criminal justice is the branch of law that deals with disputes or actions involving criminal penalties. It regulates the conduct of individuals, defines crimes, and provides punishment for criminal acts. More so, it means activities relating to the detection, apprehension, detention, pretrial release, post trial release, prosecution, adjudication, correctional supervision or rehabilitation of accused persons or criminal offenders. Also, the administration of criminal justice includes criminal identification activities and the collection, storage and dissemination of criminal history records.
“The criminal justice system is purposive of delivering justice for all, by convicting and punishing the guilty and helping them to stop offending, while protecting the innocent. It is responsible for detecting crime and bringing it to justice; and carrying out the orders of court, such as collecting fines, and supervising community and custodial punishment” (Garland, 2002).
The key goals for the criminal justice system are to help reduce crime by bringing more offences to justice, and to raise public confidence that the system is fair and will deliver for the law-abiding citizen. That includes increasing the satisfaction of victims and witnesses with the treatment they receive. Together with other partners, the criminal justice system works to prevent crime from happening in the first place, to meet the wider needs of victims, and to help turn offenders away from crime.
... the great efforts of our criminal justice system, American citizens remain concerned about crime . Others fear that the criminal justice system may fail under the large amount ... a important role in the effectiveness of the criminal justice system. American society is full of crime. For people living in the inner city ...
The National Criminal Justice Board has agreed a vision for the criminal justice system, which describes what the system will look like in the following years. Firstly, this system envisions that the public develop confidence on its being effective in serving all communities fairly. Also, it envisions for the victims and witnesses to receive a consistent high standard of service from all criminal justice agencies. It also wants to bring more offences to justice through a more modern and efficient justice process with a rigorous enforcement that has revolutionized compliance with sentences and orders of the court. Lastly, it sees itself as a joined up, modern and well run service, and an excellent place to work for people from all backgrounds.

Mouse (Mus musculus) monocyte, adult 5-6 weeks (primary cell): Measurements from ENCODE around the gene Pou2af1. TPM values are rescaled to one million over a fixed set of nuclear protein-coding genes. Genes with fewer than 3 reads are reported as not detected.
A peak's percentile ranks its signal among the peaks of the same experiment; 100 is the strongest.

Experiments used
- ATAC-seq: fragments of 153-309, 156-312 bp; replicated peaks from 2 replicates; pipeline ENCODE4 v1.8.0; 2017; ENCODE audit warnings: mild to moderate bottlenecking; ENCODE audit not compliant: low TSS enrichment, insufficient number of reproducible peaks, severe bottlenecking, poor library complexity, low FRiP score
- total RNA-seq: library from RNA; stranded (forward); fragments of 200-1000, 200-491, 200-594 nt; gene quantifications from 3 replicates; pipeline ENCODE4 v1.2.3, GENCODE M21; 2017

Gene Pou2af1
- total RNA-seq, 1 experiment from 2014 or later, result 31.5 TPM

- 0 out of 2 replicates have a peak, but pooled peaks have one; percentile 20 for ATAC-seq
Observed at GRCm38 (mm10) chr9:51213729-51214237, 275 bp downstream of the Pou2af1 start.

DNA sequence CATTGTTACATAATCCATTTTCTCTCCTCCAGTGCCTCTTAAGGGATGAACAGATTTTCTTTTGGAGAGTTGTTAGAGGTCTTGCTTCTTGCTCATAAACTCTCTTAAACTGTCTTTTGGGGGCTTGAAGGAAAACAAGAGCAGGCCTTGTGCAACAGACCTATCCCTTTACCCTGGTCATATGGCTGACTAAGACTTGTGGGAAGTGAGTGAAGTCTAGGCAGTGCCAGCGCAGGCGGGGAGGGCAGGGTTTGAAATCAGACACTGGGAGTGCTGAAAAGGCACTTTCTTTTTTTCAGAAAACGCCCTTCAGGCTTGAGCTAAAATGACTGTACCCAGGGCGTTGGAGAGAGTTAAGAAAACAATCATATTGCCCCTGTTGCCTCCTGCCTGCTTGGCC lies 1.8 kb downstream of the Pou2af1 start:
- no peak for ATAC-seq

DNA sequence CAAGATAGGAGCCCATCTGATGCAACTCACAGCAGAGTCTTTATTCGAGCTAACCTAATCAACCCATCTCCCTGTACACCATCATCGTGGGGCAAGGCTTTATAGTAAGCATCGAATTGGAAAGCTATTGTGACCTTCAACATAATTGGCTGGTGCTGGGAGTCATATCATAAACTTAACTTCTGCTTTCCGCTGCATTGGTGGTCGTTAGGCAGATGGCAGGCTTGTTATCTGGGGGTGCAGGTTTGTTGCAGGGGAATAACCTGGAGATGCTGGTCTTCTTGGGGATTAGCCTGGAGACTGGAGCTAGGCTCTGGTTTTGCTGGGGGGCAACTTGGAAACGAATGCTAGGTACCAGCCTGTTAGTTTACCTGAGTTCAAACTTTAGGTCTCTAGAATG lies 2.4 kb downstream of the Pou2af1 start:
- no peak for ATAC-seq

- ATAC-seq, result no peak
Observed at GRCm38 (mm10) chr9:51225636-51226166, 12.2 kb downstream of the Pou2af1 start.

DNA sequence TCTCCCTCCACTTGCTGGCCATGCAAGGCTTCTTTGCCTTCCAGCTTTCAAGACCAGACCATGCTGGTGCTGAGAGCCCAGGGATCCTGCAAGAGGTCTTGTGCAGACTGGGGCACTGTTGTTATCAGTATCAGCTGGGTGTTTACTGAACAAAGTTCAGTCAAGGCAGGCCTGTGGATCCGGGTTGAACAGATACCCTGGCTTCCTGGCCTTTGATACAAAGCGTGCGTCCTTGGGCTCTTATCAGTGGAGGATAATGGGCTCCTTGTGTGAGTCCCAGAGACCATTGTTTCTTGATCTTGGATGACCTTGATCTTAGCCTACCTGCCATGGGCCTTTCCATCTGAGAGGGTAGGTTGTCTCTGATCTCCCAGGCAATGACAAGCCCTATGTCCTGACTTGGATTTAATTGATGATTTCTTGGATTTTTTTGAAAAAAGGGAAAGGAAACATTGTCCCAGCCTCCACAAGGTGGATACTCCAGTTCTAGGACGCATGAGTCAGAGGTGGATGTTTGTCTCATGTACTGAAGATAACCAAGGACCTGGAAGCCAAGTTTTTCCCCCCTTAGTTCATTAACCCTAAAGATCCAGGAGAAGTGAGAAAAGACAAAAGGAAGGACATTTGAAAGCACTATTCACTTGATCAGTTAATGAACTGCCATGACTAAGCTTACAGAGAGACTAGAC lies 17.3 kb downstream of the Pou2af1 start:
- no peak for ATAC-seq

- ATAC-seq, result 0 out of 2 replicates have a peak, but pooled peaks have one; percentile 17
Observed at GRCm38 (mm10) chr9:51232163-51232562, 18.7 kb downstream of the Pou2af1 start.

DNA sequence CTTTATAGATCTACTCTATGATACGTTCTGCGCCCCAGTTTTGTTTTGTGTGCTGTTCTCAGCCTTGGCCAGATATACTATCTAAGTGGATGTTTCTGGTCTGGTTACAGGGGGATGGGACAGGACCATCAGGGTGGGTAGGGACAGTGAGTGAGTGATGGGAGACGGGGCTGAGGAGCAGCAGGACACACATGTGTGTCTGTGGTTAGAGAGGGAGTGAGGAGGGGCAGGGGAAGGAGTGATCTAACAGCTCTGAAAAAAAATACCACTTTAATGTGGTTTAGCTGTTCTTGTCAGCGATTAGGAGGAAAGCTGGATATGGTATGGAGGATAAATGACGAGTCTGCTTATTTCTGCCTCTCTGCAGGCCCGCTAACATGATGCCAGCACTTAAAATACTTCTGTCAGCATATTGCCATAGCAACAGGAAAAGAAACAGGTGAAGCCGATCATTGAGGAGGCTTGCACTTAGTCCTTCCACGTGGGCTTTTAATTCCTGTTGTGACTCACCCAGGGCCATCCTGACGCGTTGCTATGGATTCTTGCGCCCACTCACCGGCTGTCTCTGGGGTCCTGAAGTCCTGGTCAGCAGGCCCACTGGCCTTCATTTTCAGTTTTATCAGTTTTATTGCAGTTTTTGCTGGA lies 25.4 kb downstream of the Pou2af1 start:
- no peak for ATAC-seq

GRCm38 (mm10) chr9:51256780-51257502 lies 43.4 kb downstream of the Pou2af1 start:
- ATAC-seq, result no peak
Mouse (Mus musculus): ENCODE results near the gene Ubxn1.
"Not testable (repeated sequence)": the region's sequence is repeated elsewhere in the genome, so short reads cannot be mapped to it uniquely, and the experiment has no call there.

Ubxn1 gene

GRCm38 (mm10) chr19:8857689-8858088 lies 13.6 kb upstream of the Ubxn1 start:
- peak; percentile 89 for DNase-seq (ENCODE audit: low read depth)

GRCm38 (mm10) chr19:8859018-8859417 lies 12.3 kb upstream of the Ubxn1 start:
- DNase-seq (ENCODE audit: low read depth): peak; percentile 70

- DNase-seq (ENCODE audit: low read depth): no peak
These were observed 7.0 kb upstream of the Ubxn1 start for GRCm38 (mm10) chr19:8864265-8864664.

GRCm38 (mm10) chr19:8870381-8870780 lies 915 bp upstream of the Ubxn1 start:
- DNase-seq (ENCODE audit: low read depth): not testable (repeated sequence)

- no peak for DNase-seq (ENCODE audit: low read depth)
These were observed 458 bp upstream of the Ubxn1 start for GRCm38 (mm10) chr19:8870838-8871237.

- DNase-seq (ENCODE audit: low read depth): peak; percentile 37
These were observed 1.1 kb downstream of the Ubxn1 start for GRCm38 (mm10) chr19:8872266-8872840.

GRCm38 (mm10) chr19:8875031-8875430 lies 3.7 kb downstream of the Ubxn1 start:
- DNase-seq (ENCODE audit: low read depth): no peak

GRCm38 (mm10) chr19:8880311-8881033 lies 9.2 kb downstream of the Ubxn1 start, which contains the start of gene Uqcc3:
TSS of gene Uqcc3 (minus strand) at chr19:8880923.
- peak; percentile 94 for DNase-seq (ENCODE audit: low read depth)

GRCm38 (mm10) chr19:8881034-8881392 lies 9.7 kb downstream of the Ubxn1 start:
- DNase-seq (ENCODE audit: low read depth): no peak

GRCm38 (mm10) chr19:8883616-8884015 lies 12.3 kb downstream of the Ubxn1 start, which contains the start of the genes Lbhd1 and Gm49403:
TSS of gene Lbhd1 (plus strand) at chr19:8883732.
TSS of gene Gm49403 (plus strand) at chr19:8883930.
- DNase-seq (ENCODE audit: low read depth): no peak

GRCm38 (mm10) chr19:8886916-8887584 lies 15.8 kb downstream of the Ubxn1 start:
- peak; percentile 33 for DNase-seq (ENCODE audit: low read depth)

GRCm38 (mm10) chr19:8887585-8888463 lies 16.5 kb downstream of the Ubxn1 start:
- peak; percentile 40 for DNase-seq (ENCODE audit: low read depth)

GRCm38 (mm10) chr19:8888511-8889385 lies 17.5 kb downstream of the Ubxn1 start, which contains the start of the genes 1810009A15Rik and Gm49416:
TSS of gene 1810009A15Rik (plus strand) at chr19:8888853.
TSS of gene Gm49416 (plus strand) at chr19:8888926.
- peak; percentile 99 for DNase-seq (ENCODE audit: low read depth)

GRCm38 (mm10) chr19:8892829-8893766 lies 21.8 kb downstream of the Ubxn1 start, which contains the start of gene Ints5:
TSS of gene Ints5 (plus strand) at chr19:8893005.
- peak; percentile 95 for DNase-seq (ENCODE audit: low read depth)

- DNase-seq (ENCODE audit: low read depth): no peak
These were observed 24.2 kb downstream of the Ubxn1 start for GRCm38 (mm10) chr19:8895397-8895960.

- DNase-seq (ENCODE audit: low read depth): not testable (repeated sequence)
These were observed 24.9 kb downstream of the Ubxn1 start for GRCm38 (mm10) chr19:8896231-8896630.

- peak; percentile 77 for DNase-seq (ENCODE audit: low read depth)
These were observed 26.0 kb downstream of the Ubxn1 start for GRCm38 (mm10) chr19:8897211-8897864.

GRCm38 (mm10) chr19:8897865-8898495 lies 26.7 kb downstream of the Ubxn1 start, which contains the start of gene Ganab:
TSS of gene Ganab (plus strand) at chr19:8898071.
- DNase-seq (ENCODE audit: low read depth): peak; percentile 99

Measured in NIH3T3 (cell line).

In light with these goals, it is equally important to consider how the people view the criminal justice system. According to the results of a new national research commissioned by the Open Society Institute, part of the Soros Foundations Network, most Americans believe that the country’s criminal justice system comprises an ineffective, purely punitive approach to crime.
Three major findings are: Americans want to attack the underlying causes of crime rather than the symptoms; prevention is the nation’s premiere criminal justice goal; harsh prison sentences are being reconsidered as a primary crime-fighting tool, especially for non-violent offenders (Hanes, 2005).
Perhaps the most surprising finding regarding criminal justice policies is the degree to which the public has now turned against previously popular mandatory sentences, such as “three strikes” provisions. This is an area that links together the public’s changing perceptions of rehabilitation and drug policies, and reflects growing doubts about the “lock ’em up” approach to crime (Savelsberg, 2004).
... justice, controlling crime, and preventing crime are the three goals of Criminal Justice. Doing justice is the basis for the rules, procedures, and institutions of the criminal justice system. Criminal justice ... doing justice. The criminal justice system is designed to control crime by arresting, prosecuting, convicting, and punishing those people who disobey the law. The goal of crime control ...
In summary, the criminal justice system consists of law enforcement (police), courts, and corrections. Criminal justice agencies operate within rule of law. It aims to “reduce crime by bringing more offences to justice, and to raise public confidence that the system is fair and will deliver for the law-abiding citizen. It also aims to “balance the goals of crime control, prevention, and justice (equity, fairness, protection of individual rights), and to reduce crime and increase the security of the people” (Wolfgand, 1990).
The view of the people towards criminal justice may vary from time to time due to different circumstances that transpire as time pass by. Nonetheless, what matters here is that the pursuit of its beneficiating goals are practiced all throughout since it is the people who will benefit the most.
Garland, D. (2002).
Of Crimes and Criminals: _The Oxford Handbook of Criminology, 3rd edition_. Oxford University Press.
Hanes, R. (2005) Crime and Punishment in America. Volume 1. Thomas Gale. Farmington Hills, MI: Thomas Gale
Savelsberg, J. (2004).
Institutional Environments and Scholarly Work: American Criminology, 1951-1993″. _Social Forces_ 82(4): p1275-1302.
Wolfgang, M. (1990).
Crime and Punishment in Renaissance Florence. _Journal of Criminal Law and Criminology_ 81: 567-84.